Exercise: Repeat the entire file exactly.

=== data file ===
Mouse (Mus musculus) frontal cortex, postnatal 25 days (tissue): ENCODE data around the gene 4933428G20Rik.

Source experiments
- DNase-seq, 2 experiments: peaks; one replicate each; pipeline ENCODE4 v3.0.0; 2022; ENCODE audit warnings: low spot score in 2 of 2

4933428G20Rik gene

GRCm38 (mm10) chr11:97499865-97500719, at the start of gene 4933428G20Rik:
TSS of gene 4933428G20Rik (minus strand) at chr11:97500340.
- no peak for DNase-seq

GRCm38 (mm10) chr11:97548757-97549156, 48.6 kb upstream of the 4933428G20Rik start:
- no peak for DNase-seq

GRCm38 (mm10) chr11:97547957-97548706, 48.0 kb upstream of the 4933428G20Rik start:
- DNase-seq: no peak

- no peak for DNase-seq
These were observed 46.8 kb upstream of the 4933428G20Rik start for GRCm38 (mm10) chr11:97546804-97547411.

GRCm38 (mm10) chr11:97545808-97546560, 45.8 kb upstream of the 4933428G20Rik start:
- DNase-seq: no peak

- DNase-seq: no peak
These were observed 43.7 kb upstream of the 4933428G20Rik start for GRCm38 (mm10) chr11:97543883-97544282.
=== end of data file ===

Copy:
Mouse (Mus musculus) frontal cortex, postnatal 25 days (tissue): ENCODE data around the gene 4933428G20Rik.

Source experiments
- DNase-seq, 2 experiments: peaks; one replicate each; pipeline ENCODE4 v3.0.0; 2022; ENCODE audit warnings: low spot score in 2 of 2

4933428G20Rik gene

GRCm38 (mm10) chr11:97499865-97500719, at the start of gene 4933428G20Rik:
TSS of gene 4933428G20Rik (minus strand) at chr11:97500340.
- no peak for DNase-seq

GRCm38 (mm10) chr11:97548757-97549156, 48.6 kb upstream of the 4933428G20Rik start:
- no peak for DNase-seq

GRCm38 (mm10) chr11:97547957-97548706, 48.0 kb upstream of the 4933428G20Rik start:
- DNase-seq: no peak

- no peak for DNase-seq
These were observed 46.8 kb upstream of the 4933428G20Rik start for GRCm38 (mm10) chr11:97546804-97547411.

GRCm38 (mm10) chr11:97545808-97546560, 45.8 kb upstream of the 4933428G20Rik start:
- DNase-seq: no peak

- DNase-seq: no peak
These were observed 43.7 kb upstream of the 4933428G20Rik start for GRCm38 (mm10) chr11:97543883-97544282.